Whether such matters are best addressed by powerful real corruption commissions, or by emasculated ones without power, of the sort under discussion in government, was argued during the election. But much more than political point-scoring is involved. The fact is that disregard for process, poor management, and improper exercise of power, sometimes for personal enrichment involves much more than peccadillo. It becomes a cancer in good administration, reflected in higher costs of government, and poorer reputation of its custodians, including internationally. Perceptions that the problem is getting worse are reflected in Australia’s slipping in international score-cards of integrity and transparency in government – something ultimately impacting on the costs of doing business. It makes administration less efficient and less effective. It is playing a substantial role in the declining respect accorded to traditional institutions.
Old checks and balances are no longer working properly, and some new ones are needed. Regulatory agencies have been castrated, and efforts to remake them have yet to restore potency. The AFP is compromised, and of dubious competence, seemingly immune from independent review of its management. Public relations pretences of an open government culture have been defeated by a climate of fear and loathing caused by leak inquiries, police raids on journalists, and relentless punishment of public service dissidents and whistle-blowers.
There are indications of compromised public service tendering processes, of over-eager bureaucracies seeming to do anything to achieve what the minister wants, even to prepare, in arrears, materials – even submissions – sanitising doubtful public policy, or measures designed to improperly benefit the government’s friends. Happening at a time when government – and departmental secretaries – have been consciously running down their policy and program expertise, instead outsourcing it to often-highly-conflicted consultants, or, generally to a private sector not subject to the scrutiny and accountability of the public sector.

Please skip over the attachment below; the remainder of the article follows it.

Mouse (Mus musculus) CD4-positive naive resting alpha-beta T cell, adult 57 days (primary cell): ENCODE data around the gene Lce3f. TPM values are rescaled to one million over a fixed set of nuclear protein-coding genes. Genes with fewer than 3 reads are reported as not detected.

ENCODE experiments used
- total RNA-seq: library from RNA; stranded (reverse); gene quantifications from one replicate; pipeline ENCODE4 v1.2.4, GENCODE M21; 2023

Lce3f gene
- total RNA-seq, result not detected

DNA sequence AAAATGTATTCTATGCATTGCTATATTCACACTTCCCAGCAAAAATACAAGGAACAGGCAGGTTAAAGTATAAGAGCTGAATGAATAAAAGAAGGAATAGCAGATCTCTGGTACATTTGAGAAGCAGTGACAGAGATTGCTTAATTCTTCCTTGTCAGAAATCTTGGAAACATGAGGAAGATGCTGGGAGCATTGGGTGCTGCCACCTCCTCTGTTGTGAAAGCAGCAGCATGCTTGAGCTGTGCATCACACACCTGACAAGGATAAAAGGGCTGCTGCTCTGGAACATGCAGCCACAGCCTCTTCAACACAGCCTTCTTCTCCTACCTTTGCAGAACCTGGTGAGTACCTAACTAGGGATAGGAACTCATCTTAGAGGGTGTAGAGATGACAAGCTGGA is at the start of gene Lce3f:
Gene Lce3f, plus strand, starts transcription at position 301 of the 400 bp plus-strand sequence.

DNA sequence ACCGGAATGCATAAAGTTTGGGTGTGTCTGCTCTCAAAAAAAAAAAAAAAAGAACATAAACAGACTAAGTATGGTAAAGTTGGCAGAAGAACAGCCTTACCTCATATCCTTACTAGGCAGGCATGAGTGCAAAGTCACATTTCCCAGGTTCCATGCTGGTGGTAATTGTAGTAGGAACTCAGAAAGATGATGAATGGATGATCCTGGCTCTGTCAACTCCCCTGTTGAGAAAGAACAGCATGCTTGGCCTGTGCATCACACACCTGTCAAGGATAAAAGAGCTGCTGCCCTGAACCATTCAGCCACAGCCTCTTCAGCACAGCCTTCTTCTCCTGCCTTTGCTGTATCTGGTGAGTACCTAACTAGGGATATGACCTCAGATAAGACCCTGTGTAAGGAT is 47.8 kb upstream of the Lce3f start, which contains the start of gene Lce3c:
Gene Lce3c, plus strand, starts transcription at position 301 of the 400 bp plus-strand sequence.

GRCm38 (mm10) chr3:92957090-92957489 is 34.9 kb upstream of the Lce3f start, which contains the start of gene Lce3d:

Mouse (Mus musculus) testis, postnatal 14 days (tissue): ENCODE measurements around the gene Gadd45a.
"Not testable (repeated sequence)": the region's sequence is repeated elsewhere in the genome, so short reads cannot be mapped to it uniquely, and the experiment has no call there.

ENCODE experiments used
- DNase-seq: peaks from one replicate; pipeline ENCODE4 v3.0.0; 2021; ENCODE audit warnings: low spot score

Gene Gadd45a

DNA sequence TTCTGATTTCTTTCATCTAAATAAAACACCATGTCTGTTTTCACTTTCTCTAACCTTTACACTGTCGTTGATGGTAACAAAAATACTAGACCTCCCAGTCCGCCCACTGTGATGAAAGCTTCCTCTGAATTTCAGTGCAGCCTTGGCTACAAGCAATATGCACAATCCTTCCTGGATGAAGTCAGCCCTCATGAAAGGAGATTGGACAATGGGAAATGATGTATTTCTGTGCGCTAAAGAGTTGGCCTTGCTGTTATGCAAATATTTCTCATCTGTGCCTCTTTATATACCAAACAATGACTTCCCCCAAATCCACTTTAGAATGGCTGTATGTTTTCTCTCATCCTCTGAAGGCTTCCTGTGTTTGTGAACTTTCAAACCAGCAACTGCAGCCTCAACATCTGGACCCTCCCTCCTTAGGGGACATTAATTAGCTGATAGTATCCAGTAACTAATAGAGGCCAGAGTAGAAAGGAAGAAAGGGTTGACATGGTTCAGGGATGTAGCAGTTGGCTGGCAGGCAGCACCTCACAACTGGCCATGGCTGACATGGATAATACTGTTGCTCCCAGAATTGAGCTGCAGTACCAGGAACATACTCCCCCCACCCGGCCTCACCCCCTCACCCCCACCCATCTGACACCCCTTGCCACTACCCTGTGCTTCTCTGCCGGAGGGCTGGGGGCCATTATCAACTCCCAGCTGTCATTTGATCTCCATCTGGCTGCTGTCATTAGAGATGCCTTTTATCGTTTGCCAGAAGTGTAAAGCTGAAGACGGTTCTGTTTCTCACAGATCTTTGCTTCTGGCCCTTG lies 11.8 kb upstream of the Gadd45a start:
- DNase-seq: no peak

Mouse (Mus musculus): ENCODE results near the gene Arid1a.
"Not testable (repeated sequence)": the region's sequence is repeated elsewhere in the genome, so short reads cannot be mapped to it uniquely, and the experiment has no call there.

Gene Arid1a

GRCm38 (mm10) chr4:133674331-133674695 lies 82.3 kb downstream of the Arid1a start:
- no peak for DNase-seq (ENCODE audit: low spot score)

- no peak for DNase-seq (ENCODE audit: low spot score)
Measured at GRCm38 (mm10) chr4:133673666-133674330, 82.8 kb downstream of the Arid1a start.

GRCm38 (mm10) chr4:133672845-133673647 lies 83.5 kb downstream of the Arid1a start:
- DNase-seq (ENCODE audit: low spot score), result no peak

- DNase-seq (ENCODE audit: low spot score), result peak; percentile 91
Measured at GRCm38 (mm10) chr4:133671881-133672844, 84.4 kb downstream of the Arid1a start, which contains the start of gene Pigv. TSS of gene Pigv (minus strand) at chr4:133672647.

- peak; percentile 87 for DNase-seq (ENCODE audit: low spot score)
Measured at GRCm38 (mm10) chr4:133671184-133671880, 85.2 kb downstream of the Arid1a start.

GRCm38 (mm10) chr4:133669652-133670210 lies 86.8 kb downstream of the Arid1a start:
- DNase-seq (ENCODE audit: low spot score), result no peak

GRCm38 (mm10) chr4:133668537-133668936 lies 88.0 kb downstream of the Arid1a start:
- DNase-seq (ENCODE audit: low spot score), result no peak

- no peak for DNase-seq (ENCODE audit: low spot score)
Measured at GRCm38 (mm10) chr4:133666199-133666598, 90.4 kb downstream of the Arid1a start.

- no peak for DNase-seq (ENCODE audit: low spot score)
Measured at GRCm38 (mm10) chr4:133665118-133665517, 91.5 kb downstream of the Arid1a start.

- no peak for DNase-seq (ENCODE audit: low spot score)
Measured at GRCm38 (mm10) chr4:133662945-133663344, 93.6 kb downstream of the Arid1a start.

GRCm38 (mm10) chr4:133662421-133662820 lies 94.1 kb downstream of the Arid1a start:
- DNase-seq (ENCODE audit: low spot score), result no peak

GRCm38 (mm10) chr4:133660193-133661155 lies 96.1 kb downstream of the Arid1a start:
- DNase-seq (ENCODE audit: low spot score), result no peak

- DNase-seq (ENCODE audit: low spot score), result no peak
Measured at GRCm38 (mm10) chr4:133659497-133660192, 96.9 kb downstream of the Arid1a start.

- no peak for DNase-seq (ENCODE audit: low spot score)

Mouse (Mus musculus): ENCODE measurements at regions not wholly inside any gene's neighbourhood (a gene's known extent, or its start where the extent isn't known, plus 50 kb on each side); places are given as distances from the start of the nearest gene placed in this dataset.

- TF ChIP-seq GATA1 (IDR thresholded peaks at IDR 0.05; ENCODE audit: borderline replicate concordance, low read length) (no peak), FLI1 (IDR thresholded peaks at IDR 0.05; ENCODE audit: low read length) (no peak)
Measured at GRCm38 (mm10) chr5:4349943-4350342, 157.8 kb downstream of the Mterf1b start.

Scott Morrison has never been one for critical review of matters in the past, unless, of course, the actions in question are those of his political enemies. He has a well-developed patter for bluster, obfuscation, prevarication and tergiversation when questions are asked, including the catch-all claim of saying it is in the Canberra bubble – by definition of no interest to ordinary God-fearing citizens. If one is to appeal to his sense of public spirit, or personal idealism, it must, it seems, be in a forward looking way, as a beacon for the future rather than as a reproach of the past.
One senses that Morrison would never take firm action on what have become systemic problems if he thought it would give some political comfort or advantage to the Labor opposition. He might, however be more concerned were he to view it as a management problem, or a problem which has emerged by way of consequence of new technology, or some event, perhaps the referendum on same-sex marriage. The point is that the realities and the perceptions are handicapping his government, and limiting its capacity to be effective. If he has been all too casual, until now, about its emergence, right now is just the right time to take some initiative about it.
The opposition is pre-occupied with its own affairs and its own leadership issues, as well as being consumed by the possibility of the defenestration of a prominent backroom boyo. From Morrison’s point of view, now is a time for doing some noble enduring things they would find it hard to diss him for, or to undermine.
Some of those on his own side who might be obstacles to serious reform — sections of the National Party for example – have diminished power and capacity to make mischief, if only because it is clear that Morrison’s electoral victory was almost a solo effort. Morrison now has an authority he once did not have. He has a reputation he once did not have. Invested in some clearly public good – of improving the quality and accountability of government, and, perhaps, draining the swamp – is rather more likely to be a lasting monument than the image of a daggy man in the footy crowd wearing an American cap.
Jack Waterford is a former Editor of The Canberra Times